About a month ago I wrote a series of four blog posts on innovation. The most important theme from these posts is the statement by Seth Godin just posted an article on his blog entitled The fibula and the safety pin that fits in with a series of innovation post I did about a month ago (Innovation I, II, III, IV). From Godin’s post:
Just about everything has a strike against it. It’s either already been done or it’s never been done. Ignore both conditions. Pushing an idea through the dip of acceptance is far more valuable than inventing something that’s never existed… and then walking away from it.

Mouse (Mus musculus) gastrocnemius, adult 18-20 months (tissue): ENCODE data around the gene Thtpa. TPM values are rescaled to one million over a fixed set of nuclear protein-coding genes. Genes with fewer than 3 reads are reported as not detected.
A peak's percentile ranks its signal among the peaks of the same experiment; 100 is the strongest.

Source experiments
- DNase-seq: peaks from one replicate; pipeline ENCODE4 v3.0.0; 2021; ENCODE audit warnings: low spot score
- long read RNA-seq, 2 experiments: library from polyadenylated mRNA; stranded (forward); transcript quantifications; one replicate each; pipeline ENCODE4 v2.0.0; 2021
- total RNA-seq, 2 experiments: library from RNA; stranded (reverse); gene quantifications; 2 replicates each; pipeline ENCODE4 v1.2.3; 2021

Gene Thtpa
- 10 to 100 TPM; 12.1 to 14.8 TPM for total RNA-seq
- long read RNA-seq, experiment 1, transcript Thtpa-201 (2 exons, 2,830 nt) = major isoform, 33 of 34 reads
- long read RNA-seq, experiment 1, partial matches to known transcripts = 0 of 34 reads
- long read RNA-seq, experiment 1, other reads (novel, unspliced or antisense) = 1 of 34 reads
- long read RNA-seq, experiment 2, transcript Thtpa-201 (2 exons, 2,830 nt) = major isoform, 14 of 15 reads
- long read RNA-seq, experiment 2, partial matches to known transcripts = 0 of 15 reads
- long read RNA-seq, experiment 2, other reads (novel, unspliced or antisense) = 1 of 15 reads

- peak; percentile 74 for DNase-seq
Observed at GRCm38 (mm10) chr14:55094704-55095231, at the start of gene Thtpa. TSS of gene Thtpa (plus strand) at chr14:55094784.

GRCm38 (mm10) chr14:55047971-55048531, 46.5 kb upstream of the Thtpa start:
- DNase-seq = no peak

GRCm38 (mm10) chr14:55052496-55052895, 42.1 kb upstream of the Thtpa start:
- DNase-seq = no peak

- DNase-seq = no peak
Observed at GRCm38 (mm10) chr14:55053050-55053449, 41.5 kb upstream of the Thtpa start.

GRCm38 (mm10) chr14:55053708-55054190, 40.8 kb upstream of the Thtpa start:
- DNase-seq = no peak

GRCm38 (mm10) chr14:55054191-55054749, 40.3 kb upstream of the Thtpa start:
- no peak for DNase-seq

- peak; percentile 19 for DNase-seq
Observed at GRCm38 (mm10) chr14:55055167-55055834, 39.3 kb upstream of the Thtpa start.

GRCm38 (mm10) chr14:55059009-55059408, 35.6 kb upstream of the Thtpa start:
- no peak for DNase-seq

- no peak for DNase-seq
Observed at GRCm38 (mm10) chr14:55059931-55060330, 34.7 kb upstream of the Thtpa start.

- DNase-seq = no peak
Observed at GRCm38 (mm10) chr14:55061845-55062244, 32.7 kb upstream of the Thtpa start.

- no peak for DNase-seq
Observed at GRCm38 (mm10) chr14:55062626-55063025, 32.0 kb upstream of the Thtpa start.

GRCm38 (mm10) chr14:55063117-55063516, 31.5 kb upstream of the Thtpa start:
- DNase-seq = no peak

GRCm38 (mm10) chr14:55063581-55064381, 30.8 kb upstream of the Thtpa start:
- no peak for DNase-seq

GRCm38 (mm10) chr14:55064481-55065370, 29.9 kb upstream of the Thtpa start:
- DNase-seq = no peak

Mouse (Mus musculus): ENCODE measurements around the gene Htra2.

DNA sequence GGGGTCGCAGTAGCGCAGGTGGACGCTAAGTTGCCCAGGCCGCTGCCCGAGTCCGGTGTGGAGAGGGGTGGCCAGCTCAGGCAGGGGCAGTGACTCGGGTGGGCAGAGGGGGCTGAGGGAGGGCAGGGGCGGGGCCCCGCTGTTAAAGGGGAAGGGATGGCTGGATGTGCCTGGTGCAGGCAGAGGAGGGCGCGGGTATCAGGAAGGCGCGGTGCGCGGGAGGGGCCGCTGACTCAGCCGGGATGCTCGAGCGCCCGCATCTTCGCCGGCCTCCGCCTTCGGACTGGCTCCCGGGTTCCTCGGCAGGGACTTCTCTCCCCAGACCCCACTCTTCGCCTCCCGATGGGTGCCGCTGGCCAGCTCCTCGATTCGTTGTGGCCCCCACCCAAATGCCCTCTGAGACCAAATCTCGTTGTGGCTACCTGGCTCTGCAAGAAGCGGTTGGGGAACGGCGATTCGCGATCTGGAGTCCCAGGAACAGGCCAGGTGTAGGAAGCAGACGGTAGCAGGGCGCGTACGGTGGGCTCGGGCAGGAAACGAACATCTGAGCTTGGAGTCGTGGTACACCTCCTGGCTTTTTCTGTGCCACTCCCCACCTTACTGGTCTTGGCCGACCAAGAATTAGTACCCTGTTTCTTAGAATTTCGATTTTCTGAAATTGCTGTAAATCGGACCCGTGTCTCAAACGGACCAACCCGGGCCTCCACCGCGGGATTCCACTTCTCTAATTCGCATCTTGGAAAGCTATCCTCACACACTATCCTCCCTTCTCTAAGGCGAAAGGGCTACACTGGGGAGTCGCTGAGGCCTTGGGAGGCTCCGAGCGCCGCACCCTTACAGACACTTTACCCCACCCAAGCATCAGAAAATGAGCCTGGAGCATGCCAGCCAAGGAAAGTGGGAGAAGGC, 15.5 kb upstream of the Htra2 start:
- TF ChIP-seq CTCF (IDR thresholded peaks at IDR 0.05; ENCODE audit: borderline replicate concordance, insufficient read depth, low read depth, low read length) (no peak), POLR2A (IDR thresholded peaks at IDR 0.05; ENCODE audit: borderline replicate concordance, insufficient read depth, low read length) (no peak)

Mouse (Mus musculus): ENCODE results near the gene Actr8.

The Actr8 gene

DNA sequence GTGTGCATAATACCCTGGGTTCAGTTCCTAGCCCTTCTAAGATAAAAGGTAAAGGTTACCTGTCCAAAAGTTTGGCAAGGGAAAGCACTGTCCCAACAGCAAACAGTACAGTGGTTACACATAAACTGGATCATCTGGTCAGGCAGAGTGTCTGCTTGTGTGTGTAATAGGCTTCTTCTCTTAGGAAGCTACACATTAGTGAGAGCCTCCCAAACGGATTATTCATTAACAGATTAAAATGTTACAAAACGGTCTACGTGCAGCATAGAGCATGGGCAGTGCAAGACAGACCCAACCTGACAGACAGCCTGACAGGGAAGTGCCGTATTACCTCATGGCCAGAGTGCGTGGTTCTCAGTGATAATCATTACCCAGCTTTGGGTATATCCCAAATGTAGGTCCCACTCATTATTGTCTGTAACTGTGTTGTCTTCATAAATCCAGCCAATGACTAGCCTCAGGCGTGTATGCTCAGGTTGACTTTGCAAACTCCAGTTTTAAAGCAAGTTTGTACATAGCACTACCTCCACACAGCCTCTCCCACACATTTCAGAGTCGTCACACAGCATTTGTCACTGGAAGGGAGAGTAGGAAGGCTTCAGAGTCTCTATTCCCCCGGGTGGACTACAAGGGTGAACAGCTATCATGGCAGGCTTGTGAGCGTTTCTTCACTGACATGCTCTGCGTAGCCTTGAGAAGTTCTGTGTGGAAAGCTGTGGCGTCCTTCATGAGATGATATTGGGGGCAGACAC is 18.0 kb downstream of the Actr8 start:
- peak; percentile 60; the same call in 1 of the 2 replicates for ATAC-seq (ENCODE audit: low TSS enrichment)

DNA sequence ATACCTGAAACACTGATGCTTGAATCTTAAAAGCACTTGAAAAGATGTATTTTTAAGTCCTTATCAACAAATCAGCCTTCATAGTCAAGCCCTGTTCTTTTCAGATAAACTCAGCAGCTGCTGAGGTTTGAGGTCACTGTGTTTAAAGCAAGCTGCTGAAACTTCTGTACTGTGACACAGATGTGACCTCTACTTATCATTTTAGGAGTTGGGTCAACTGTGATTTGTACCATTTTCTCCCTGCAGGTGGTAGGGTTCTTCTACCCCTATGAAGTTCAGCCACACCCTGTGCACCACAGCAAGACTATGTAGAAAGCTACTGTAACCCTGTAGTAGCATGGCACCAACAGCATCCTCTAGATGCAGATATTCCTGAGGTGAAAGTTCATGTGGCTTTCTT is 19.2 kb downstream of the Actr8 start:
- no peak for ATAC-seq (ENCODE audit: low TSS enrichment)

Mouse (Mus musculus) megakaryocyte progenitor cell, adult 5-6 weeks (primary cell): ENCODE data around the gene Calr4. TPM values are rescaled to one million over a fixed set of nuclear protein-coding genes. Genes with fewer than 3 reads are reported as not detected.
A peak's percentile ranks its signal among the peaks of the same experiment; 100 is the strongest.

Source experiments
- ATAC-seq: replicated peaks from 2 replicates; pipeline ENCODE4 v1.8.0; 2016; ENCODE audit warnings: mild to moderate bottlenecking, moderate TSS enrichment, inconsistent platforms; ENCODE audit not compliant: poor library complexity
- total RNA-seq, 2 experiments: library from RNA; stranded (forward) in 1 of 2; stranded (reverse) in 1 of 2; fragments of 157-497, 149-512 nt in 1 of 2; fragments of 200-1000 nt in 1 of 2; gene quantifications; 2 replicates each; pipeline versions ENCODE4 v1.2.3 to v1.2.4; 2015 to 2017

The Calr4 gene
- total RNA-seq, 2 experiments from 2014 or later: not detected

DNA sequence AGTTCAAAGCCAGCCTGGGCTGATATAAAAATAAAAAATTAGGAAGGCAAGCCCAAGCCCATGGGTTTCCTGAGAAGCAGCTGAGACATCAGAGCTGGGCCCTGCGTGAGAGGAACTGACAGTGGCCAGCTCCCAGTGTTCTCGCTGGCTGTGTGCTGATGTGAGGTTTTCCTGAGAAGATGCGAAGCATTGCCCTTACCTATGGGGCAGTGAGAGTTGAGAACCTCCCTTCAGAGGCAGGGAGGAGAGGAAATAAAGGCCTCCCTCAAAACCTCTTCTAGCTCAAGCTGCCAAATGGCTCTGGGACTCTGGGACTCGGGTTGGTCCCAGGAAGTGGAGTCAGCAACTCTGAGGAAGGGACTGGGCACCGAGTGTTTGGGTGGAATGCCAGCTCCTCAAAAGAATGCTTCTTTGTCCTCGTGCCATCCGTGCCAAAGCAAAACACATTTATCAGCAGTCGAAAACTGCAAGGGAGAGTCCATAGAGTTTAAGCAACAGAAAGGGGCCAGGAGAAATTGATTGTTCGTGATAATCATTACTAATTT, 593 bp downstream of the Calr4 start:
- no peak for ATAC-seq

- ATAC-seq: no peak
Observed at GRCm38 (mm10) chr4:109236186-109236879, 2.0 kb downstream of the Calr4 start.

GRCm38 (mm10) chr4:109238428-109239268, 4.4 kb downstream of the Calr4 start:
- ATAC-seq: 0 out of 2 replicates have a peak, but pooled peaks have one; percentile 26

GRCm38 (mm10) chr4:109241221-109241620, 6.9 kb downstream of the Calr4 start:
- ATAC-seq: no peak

His phrase “pushing an idea through the dip of acceptance” is a good definition of innovation. (It also contains a passing reference to his excellent little book The Dip.) It goes right along with Michael Schrage’s statement that “innovation is not what innovators do but what customers adopt.” Too often we romanticize the inventor and fail to appreciate the toil of the innovator.